Netflix’s newest “thriller” Dangerous Lies follows Katie (Camila Mendes) and Adam (Jessie T. Usher) – a couple in a financial bind. Katie has been working nights at a Chicago diner trying to make ends meet while Adam is in school. Unfortunately, the waitressing job isn’t enough as the bills keep piling up. One fateful night while Katie and Adam are preoccupied in their car, a robbery is taking place. Ignoring Katie’s pleas, Adam intervenes and subdues the robber. Unbeknownst to them, this action would set in motion a series of events that would change their lives forever.
Fours month later and Katie is now working as a caretake for a nice older man named Leonard (Elliott Gould). During their time together, Leonard and Katie have become extremely close. Katie confides in Leonard about her monetary issues. Leonard immediately wants to give her money, but Katie refuses instead convincing Leonard to hire Adam as a landscaper. At almost that same moment, a sleazy realtor named Mickey Hayden (Cam Gigandet) stops by the house. Katie insists that the house isn’t for sale, but Mickey doesn’t seem to take a hint. Then just as awkwardly and aggressively as Mickey comes, he leaves, but it’s clear he’ll be back.
All is going well until Katie comes to Leonard’s house one morning and finds him dead in the attic. Detective Chesler (Sasha Alexander) is investigating the case, but doesn’t seem to suspect any foul play. Julia Kim (Jamie Chung), Leonard’s attorney, approaches Katie and Adam out of the blue. It turns out that Leonard has left all his possessions to Katie. Immediately Katie and Adam move into the house and keep it off the market – much to Mickey’s dismay. Adam seems to be adjusting a little too well to their new lavish lifestyle. As money and greed begin clouding their judgement, it becomes clear that Adam and Katie aren’t the only ones hoping to benefit from Leonard’s death.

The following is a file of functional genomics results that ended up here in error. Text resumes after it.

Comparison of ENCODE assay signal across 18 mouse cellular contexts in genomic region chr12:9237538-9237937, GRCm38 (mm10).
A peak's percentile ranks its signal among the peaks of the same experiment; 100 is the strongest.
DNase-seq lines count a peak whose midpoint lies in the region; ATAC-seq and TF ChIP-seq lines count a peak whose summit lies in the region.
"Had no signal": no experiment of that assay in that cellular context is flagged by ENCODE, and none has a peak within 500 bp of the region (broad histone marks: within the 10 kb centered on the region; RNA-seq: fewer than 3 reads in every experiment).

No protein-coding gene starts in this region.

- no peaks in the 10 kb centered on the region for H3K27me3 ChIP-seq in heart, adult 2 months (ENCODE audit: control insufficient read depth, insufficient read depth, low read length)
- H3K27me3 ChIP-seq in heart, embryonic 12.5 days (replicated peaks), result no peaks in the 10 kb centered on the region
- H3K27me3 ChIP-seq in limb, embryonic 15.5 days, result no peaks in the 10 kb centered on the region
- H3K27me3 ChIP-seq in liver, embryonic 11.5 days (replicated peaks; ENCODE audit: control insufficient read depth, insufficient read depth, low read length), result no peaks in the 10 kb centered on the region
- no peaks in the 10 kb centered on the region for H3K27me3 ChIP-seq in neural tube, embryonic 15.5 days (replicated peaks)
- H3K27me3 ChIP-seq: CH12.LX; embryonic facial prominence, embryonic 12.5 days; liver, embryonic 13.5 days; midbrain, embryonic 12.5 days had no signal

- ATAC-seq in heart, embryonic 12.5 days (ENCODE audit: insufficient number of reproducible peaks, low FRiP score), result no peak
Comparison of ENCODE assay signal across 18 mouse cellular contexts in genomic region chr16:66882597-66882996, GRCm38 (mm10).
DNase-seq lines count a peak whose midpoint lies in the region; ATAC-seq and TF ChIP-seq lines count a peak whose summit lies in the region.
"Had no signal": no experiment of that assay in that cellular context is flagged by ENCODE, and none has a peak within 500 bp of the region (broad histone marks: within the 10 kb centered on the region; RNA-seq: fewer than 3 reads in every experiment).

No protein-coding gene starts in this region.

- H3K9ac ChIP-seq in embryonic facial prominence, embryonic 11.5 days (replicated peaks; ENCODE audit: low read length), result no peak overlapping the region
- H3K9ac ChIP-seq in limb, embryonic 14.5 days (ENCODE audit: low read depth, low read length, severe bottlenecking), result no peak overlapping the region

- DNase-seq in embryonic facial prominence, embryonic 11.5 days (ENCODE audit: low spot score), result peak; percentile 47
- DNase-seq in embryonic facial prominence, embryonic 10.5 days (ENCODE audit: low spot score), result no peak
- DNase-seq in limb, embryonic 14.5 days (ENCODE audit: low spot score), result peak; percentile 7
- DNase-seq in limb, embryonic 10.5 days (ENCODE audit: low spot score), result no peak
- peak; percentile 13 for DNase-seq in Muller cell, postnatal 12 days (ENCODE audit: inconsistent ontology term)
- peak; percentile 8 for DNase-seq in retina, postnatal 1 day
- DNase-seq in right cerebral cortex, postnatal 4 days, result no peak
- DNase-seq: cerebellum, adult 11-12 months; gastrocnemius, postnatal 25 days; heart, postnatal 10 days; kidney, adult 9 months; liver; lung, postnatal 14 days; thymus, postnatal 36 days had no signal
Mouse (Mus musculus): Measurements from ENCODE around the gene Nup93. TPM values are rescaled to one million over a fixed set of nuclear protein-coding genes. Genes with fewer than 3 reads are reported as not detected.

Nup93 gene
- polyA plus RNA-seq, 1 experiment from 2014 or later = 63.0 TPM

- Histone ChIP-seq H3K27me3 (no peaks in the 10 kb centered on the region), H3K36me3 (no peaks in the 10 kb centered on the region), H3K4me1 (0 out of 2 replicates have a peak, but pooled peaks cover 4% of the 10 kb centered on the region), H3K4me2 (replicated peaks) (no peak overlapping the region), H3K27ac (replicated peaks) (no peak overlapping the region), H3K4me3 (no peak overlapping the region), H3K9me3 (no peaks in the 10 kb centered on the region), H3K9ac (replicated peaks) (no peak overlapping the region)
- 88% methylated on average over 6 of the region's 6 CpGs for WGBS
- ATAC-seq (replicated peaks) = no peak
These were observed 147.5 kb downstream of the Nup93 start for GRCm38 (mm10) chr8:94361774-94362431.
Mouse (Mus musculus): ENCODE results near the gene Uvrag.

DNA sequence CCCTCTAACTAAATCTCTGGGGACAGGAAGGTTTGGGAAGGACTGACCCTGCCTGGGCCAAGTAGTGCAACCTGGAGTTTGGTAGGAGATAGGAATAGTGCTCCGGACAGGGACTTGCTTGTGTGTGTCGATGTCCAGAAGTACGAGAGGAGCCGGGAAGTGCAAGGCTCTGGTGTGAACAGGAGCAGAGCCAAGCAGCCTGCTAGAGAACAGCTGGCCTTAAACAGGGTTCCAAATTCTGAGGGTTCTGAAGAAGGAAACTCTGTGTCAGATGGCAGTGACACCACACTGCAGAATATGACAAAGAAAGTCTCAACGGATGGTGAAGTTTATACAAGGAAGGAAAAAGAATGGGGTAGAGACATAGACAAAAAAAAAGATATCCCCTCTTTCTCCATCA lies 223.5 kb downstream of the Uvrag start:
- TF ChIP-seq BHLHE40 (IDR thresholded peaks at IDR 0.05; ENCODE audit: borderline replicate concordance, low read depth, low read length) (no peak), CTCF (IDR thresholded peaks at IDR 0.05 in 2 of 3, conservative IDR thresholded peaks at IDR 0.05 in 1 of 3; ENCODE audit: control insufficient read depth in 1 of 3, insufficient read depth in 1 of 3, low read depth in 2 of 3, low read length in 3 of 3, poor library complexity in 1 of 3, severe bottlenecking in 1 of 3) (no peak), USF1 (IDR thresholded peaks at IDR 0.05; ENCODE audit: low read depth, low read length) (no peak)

If you’re thinking – wow, that sounds a lot like Knives Out – you’re not the only one. However, while it may sound like Knives Out, Dangerous Lies is not close to the same quality. There are multiple times during the film that I was left scratching my head, dumbfounded by the thought processes I was witnessing. Yes, the characters in thrillers typically make boneheaded decisions leaving the audience moaning and even screaming at the screen, but this was worse. Not only were the decisions and actions absurd, somehow they’d just be left out the rest of the narrative.
Director Michael Scott tries to mix things up with some unique camera angles and twists. Some of the camera angles work while others make it near impossible to see what is going on. Angles and music are powerful tools to build up suspense in a thriller, but Dangerous Lies fails to capitalize on either. While a twist or two ends up hitting, it is too little too late.
That being said, Dangerous Lies did have some things going for it – most notably Mendes and Usher delivering admirable performances. On top of that, Dangerous Lies did not drag on and was relatively entertaining throughout. Even the times where it goes completely off the rails, Dangerous Lies had a level of amusement to it. There is something to be said about a film that can keep the audience entertained – in some ways that is a success in and of itself. If you’re looking for a film that borders on absurd, then turn your brain off and check out Dangerous Lies this weekend, but you won’t be missing too much if you pass.